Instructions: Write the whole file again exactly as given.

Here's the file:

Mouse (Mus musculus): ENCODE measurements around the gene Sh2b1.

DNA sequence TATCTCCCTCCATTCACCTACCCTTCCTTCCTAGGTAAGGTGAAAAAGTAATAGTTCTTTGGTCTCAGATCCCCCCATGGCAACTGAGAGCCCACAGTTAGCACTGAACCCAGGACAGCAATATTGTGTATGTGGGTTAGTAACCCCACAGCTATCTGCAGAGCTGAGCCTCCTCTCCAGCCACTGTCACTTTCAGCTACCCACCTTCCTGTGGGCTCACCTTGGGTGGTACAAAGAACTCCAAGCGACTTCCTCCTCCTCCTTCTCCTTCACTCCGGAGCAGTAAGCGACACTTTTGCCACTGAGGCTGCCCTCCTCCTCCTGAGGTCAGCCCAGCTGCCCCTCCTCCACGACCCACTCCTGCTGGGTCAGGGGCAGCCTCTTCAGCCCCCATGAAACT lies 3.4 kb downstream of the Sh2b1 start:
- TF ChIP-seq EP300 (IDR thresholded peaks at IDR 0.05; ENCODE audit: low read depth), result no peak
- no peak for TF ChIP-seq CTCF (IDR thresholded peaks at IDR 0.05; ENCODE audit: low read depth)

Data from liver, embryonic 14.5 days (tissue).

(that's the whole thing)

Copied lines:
Mouse (Mus musculus): ENCODE measurements around the gene Sh2b1.

DNA sequence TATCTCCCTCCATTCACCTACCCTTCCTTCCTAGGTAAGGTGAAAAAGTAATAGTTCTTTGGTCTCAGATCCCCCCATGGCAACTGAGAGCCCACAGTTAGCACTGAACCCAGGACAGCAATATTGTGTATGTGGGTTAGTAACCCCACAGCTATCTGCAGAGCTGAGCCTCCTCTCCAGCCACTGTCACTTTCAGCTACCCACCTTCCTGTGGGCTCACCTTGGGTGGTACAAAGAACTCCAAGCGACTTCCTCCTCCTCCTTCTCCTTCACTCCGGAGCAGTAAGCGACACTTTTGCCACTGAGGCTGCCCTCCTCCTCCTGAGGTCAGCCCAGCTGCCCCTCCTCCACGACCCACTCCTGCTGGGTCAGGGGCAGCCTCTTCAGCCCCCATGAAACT lies 3.4 kb downstream of the Sh2b1 start:
- TF ChIP-seq EP300 (IDR thresholded peaks at IDR 0.05; ENCODE audit: low read depth), result no peak
- no peak for TF ChIP-seq CTCF (IDR thresholded peaks at IDR 0.05; ENCODE audit: low read depth)

Data from liver, embryonic 14.5 days (tissue).